Pennsylvania archaeologist recreates ancient brew





Patrick McGovern had just emerged from the ancient burial chamber in one of the most extensively excavated archaeological sites in China when a local scientist presented him with what he calls "the real treasure."

It was a sealed bronze drinking vessel that resembled a teapot from 1200 B.C.

With liquid still inside.

"I just about dropped over - a liquid sample from 3,000 years ago," said McGovern, a researcher at the University of Pennsylvania.

He whisked a sample back to his lab in the basement of Penn's Museum of Archaeology and Anthropology. An analysis confirmed what he had suspected: a yellowish wine.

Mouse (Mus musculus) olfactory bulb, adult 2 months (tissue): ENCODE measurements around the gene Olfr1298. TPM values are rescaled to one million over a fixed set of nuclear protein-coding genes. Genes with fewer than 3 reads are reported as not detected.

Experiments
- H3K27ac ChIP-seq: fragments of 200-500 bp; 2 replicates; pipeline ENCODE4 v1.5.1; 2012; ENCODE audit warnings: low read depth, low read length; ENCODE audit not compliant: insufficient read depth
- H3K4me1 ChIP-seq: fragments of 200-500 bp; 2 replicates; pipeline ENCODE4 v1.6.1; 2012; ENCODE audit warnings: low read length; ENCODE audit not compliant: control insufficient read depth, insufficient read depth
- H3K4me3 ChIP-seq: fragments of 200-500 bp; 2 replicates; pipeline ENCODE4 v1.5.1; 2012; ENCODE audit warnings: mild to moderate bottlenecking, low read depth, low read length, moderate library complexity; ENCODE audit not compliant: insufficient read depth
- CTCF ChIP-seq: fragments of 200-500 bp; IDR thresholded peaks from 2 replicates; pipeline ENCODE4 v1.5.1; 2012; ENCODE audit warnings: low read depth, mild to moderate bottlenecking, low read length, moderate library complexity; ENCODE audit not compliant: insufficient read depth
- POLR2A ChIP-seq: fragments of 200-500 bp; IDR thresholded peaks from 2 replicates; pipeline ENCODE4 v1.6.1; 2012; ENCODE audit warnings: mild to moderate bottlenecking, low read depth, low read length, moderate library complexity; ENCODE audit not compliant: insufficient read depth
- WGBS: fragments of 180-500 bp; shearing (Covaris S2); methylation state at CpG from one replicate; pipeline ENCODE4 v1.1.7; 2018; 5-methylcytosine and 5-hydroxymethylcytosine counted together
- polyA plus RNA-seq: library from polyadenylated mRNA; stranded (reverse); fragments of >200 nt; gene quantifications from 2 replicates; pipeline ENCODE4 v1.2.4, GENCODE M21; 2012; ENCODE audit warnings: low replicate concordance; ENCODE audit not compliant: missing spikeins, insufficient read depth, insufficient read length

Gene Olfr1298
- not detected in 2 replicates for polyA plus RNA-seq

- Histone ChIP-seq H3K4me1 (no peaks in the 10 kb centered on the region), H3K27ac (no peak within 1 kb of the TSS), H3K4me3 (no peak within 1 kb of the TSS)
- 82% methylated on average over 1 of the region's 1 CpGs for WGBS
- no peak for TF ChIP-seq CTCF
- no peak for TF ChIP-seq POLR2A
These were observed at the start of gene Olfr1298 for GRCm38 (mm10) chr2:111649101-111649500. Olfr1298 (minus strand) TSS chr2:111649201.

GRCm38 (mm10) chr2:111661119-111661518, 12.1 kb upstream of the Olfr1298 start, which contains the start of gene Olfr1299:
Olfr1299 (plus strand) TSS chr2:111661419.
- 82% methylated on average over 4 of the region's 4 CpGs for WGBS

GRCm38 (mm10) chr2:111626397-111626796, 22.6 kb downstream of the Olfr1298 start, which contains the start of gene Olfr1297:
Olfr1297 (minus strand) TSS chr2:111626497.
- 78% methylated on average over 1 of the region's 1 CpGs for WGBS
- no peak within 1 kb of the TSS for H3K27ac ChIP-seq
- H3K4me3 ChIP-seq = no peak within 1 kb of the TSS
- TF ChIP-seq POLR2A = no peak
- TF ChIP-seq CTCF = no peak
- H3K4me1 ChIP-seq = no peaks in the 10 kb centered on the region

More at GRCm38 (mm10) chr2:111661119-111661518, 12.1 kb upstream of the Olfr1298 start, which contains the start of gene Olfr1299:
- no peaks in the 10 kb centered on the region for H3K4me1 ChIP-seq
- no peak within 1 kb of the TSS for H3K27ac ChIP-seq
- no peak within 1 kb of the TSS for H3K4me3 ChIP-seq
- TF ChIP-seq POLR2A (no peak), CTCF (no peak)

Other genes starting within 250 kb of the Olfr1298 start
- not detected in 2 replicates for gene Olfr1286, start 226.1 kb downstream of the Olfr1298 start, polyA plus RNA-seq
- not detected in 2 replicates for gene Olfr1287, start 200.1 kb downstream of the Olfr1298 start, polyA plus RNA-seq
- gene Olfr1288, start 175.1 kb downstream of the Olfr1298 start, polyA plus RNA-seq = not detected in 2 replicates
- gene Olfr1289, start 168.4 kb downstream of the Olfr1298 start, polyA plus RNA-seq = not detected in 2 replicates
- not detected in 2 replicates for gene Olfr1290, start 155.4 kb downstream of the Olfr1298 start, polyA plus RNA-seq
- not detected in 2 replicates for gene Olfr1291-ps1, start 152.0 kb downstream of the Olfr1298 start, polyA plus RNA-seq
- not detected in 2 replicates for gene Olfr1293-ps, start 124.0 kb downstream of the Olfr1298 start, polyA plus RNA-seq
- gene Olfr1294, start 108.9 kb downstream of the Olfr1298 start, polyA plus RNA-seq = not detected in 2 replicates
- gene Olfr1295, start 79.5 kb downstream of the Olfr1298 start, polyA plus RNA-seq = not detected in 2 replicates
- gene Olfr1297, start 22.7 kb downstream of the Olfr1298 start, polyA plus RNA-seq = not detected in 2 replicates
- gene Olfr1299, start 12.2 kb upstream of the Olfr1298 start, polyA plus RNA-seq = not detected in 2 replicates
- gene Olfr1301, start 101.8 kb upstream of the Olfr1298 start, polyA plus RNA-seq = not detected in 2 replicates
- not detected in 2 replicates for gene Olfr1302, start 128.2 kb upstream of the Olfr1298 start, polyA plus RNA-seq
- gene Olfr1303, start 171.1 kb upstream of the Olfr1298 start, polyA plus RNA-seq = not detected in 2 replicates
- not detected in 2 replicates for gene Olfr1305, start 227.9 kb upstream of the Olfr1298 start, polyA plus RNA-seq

It was another eureka moment for McGovern, 64, who has spent the last two decades traversing the globe, from ancient capitals to remote villages, in a quest to uncover the secrets of ancient wine- and beer-making.

He has become internationally recognized as an authority on ancient potables. When he and other museum researchers were on the budget chopping block earlier this year, nearly 4,000 supporters signed a petition, among them archaeologists, curators, and government officials from countries around the world. Egypt's director of antiquities was one of them.

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